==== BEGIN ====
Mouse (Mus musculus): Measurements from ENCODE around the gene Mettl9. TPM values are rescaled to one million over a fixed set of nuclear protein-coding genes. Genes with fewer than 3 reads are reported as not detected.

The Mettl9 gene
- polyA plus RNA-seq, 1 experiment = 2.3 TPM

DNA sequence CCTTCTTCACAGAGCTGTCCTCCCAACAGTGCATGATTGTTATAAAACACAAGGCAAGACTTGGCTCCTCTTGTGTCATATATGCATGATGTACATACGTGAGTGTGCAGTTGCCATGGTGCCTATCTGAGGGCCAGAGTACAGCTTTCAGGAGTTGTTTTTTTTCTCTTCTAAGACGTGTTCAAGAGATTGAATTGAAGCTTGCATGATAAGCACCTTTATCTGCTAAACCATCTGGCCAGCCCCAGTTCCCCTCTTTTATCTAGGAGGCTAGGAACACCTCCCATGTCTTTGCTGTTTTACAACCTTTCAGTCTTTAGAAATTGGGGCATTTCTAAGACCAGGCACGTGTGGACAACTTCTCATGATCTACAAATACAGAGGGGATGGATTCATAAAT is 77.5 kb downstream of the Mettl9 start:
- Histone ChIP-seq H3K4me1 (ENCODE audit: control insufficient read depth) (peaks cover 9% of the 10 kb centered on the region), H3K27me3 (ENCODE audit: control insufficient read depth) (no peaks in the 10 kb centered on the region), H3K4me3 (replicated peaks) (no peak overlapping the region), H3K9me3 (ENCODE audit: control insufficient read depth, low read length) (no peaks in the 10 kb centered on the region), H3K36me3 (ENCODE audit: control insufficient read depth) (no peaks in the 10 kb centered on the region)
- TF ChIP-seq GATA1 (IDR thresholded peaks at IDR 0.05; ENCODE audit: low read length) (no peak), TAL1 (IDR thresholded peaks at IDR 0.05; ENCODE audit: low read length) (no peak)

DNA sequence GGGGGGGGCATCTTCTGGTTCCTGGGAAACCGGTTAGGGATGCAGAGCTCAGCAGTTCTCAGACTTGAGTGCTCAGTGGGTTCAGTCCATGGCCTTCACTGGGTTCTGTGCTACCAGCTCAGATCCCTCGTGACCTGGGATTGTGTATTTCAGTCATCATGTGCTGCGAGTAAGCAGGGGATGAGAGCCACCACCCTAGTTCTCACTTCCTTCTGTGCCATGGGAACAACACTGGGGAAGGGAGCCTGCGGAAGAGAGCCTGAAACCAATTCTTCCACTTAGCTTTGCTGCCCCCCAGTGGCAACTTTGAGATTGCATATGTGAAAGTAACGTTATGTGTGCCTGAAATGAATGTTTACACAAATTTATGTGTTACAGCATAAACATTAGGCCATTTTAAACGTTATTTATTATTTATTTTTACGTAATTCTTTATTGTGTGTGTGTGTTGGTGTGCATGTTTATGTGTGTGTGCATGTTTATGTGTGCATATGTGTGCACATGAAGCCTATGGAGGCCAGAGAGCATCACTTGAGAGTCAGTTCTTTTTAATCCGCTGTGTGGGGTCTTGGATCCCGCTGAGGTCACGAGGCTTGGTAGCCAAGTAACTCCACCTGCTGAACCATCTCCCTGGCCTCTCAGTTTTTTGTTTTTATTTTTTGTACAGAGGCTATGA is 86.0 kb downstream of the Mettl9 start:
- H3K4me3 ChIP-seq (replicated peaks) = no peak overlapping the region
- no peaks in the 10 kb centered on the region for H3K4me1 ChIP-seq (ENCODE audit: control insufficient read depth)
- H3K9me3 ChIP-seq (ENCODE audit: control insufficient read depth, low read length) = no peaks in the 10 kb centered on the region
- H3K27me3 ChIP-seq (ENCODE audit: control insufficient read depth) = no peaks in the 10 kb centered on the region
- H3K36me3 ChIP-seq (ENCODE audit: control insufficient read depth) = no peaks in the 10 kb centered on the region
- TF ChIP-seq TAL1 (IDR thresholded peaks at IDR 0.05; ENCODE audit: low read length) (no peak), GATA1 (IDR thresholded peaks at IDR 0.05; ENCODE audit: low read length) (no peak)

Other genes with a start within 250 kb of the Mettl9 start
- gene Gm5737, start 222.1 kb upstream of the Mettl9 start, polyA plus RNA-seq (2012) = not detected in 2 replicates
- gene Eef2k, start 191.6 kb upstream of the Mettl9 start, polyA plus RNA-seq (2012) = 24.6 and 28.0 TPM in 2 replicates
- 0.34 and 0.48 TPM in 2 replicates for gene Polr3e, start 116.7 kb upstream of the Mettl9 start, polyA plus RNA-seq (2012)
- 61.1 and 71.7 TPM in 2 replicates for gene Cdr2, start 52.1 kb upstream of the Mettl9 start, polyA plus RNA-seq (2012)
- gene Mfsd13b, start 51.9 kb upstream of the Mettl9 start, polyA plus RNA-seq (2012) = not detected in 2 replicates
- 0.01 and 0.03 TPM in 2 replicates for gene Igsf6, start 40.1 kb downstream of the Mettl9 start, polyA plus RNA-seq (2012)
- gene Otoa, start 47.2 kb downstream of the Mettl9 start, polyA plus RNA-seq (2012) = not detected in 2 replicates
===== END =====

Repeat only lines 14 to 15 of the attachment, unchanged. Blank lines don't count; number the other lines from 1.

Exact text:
Other genes with a start within 250 kb of the Mettl9 start
- gene Gm5737, start 222.1 kb upstream of the Mettl9 start, polyA plus RNA-seq (2012) = not detected in 2 replicates